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Piper: The Pleasures of God December 11, 2008

Posted by heldveld in Book Reviews, John Piper.
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pipertpofgodI’ve had this book sitting on by shelf for almost two years and have finally got around to reading it. I’m not sure why I waited so long; maybe I was overloading on Piper books (3 last year) or had some other theological question I desired to read a book on, but I am thankful that I finally did get around to it. This book has a lot of what I, and I assume most of Piper’s many other fans, have come to enjoy most about his books- They are written in a warm easy to read style, with tons of scripture references and great anecdotal references to the lives of other Christians.

In the introduction Piper asks:

“Do you feel loved by God because you believe he makes much of you, or because you believe he frees you and empowers you to enjoy making much of him? It is the difference between the modern world where all terminates on self and the Biblical world where all terminates on God” (pg. 11-12)

So then if our world terminates on God and “The worth and excellency of a soul is to be measured by the object of its love” with God being the most excellent thing to love, what is God like? What aspects of God bring him pleasure? We need to know God to truly love him. Through 10 chapters Piper guides us through God’s pleasure in his various attributes and actions. Helping us to get a better Biblical understanding of the nature of God. The subtitle of the book ‘Meditations on God’s Delight in Being God’ describes well the subject of this book.

While all chapters are helpful, I found myself gain the most from four in particular:

Chapter 4 ‘The Pleasure of God in His Fame’– This chapter really opened my eyes to an attribute that I never really thought about before. He uses the story of Samuel and the Exodus to make his main point and ends with a hopeful yet challenging call to missions. How true that God desires his name to be known through out the world.

Chapter 8 ‘The Pleasure of God in the Prayers of the Upright’– Why pray? This can be a tough question for Calvinists since we know that God is sovereign and unchanging.  So does prayer ‘change things’ or not. Piper shows that changing things is not the point ‘Prayer is his delight because prayer shows the reaches of our poverty and the riches of his grace”.  God commands our prayer so we learn to rely on him our creator, sustainer and redeemer.

Chapter 9 ‘The Pleasure of God in Personal Obedience and Public Justice’– In this chapter he examines 1 Samuel 15:22 “Has the LORD as great delight in burnt offering and sacrifices, as in obeying the voice of the LORD?” Since the answer is no this leads to the questions of Why does God delight in obedience and is that good news. He gives several reason for God’s delight in obedience but one convicting reason for God’s pleasure is that disobedience is idolatry, which enthrones man “obedience, being the exact opposite , in all these things enthrones and honors God. Therefore God has great pleasure in obedience.”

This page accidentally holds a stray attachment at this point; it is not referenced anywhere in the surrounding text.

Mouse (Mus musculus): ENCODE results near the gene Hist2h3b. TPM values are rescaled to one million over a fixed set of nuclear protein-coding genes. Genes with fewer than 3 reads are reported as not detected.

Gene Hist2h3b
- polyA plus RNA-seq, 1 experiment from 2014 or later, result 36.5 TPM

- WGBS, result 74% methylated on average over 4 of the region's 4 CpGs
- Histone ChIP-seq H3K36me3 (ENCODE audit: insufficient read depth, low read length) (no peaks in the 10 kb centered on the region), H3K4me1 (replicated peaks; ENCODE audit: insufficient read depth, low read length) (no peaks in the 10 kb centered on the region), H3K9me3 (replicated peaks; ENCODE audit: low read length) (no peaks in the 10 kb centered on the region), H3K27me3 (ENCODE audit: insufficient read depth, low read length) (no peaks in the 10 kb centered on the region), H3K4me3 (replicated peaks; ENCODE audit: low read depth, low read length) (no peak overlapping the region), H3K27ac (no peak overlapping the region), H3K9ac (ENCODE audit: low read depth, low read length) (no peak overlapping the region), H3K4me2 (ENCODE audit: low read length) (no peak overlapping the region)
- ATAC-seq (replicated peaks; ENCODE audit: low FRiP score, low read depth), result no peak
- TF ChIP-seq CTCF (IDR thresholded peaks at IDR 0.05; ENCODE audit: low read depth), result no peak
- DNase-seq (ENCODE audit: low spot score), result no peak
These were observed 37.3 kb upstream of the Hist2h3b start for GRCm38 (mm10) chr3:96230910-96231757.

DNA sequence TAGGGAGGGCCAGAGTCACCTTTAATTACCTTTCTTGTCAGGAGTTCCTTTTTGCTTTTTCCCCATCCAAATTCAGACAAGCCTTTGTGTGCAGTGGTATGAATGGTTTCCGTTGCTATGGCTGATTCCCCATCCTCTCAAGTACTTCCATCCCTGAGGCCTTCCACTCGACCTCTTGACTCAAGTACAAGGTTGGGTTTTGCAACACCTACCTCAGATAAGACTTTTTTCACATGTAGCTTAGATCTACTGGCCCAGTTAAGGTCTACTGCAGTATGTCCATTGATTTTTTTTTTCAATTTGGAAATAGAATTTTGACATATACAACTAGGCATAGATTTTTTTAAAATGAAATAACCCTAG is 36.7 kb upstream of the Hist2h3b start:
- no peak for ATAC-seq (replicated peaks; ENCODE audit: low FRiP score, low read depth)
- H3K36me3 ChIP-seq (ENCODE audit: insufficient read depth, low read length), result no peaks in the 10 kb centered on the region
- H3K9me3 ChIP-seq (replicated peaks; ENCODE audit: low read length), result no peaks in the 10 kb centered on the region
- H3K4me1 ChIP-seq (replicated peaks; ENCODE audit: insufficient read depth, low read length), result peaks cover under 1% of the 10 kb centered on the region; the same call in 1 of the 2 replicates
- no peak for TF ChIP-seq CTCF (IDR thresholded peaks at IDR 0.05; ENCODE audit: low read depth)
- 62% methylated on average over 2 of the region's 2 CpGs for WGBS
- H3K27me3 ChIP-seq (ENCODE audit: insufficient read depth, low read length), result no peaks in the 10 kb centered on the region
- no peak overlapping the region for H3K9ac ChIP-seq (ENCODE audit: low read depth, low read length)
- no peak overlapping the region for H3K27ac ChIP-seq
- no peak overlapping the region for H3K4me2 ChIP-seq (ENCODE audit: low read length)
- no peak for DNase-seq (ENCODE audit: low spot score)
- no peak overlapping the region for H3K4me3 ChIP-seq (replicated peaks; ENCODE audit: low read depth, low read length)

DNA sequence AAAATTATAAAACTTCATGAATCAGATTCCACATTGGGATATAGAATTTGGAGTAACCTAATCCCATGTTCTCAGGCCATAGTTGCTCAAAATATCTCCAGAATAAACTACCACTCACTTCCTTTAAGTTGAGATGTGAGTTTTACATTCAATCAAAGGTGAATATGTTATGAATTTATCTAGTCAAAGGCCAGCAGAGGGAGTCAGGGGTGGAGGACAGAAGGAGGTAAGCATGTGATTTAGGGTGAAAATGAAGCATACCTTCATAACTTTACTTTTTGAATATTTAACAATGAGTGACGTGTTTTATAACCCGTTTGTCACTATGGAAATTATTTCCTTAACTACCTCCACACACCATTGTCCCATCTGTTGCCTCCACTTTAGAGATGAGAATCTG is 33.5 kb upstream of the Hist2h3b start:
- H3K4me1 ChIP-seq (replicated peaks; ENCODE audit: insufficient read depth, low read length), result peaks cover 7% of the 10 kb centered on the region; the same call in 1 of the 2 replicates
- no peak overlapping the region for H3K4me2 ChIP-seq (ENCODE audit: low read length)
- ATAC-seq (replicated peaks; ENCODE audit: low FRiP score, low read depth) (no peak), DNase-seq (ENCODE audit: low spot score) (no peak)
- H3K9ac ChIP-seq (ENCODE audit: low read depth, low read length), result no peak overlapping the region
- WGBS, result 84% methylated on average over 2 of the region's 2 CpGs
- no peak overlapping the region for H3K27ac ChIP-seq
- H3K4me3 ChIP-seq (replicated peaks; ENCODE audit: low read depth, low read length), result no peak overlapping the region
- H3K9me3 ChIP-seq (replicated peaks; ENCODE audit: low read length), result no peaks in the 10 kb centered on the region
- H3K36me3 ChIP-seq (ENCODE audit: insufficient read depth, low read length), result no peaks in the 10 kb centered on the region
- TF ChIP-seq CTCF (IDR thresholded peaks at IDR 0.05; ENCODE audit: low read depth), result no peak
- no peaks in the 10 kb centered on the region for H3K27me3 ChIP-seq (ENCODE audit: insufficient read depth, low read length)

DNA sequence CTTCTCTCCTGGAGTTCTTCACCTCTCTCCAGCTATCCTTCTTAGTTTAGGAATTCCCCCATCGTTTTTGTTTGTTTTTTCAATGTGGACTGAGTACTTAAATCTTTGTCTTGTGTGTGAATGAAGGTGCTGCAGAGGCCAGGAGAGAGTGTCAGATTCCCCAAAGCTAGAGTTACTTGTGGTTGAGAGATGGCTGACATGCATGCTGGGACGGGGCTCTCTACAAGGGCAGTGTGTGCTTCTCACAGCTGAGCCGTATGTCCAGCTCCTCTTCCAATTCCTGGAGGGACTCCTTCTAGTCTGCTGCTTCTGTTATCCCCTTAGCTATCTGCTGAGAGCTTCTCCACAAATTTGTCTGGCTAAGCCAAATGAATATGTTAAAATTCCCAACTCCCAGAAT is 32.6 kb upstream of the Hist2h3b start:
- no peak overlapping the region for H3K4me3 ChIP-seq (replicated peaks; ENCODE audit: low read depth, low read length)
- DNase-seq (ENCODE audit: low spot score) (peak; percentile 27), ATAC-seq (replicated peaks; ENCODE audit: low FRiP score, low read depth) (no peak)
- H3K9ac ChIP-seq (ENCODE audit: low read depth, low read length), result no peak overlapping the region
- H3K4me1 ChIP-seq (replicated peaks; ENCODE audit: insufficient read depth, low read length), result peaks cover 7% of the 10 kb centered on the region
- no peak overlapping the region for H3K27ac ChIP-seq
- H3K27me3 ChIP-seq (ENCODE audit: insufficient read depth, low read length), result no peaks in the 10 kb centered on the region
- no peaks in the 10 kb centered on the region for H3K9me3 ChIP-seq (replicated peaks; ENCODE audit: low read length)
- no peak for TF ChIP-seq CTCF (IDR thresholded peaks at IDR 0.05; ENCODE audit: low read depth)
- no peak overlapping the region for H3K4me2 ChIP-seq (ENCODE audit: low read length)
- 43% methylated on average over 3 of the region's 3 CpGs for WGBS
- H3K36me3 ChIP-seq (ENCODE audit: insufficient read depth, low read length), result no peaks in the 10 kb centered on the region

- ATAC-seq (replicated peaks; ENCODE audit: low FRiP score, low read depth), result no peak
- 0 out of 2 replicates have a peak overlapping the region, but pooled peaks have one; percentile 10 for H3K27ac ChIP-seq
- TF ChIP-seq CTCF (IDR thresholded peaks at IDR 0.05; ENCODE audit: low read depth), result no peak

Yet we know we can’t keep the law so is this bad news for us? Not really, Piper explains several points but hits big with the fact that the obedience that God loves is the obedience of faith “True saving faith is not the kind of belief in facts of the gospel that leaves the heart and life unchanged’. We see that our faith gives us salvation first and foremost but it also gives us the desire to obey and honor our Savior.

Chapter 10 ‘The Pleasure of God in Concealing Himself from the Wise and Revealing Himself to Infants’– Piper breaks this out by basically showing how ‘infants’ are those who rely on God while the ‘wise’ rely on themselves. He closes this chapter with a call to both study the word and pray for illumination as the two work together in growing our understanding. He also stresses how God needs to be central in all Christian scholarship.

In closing another thing that I like about this book (and other books by Piper again) is that they awaken in me a desire to read the Bible more. He quotes so much scripture highlighting its depth and wisdom.  You soon become aware that these short quotations are but a sample of the feast.

It is available from Westminster Book Store